When the White House released its budget, I said the president’s effort to reform health care and cap carbon emissions were "scorpions in a bottle" — only one could make it through Congress this year.
This week, the White House and House Democrats made their choice: health care is the survivor.
As the Wall Street Journal and Washington Post have reported, House Democrats (backed by the White House) plan to write a budget resolution that allows health care to be passed by a simple majority (through the so-called "reconciliation" process) if a bipartisan compromise isn’t reached by September.
Cap and trade will not get the same budget protection, and there are nowhere near 60 votes for it. Keeping it out of the reconciliation process recognizes reality: Congress can’t pass it in the middle of a recession.
Health care is different.
Even though the president’s plan to shave deductions is all but dead, Democrats are determined to get something done. Key Republicans are part of the process, and the business community is playing along for now.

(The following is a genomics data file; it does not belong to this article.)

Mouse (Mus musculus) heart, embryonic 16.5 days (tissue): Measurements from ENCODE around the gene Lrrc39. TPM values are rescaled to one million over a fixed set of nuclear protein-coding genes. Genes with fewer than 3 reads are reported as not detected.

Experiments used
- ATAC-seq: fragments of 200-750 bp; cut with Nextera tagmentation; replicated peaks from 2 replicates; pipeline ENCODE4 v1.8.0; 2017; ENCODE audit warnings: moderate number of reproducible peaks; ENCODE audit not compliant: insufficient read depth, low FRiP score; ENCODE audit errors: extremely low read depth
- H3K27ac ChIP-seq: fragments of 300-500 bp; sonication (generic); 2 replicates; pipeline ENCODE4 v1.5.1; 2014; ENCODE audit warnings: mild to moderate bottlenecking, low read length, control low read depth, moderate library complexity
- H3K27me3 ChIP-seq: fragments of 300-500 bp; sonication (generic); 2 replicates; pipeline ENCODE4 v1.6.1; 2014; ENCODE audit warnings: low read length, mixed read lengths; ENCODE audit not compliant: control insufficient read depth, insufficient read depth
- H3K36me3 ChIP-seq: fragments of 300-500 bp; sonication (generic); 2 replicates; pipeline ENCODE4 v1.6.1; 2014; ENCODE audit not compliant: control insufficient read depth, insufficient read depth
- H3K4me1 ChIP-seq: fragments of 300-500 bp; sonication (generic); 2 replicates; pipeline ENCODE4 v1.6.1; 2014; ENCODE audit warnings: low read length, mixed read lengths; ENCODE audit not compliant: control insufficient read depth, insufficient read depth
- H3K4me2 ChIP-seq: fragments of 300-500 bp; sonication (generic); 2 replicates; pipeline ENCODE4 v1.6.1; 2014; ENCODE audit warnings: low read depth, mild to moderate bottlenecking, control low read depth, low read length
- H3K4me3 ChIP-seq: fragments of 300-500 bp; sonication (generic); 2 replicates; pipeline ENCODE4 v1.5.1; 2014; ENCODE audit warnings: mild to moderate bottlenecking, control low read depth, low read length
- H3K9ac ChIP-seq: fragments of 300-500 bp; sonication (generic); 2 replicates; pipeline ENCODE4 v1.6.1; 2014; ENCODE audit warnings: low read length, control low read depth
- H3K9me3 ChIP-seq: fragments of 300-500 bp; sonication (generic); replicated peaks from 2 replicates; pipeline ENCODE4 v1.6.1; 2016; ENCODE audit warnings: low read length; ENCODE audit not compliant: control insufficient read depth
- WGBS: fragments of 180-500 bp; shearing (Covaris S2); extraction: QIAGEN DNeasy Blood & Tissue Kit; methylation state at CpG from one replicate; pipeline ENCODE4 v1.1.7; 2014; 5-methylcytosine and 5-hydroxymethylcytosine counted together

If the bipartisan talks eventually fall apart, the White House believes President Barack Obama will still get credit for trying to reach out, which will soften the blow if the reconciliation hammer comes down in September.
For now, key Senate Republicans like Sen. Charles Grassley, R-Ia., continue to work with their Democratic counterparts on a bipartisan approach.
Key question: will the Democratic threat to go it alone ultimately encourage Republicans to compromise or give them an excuse to just say no?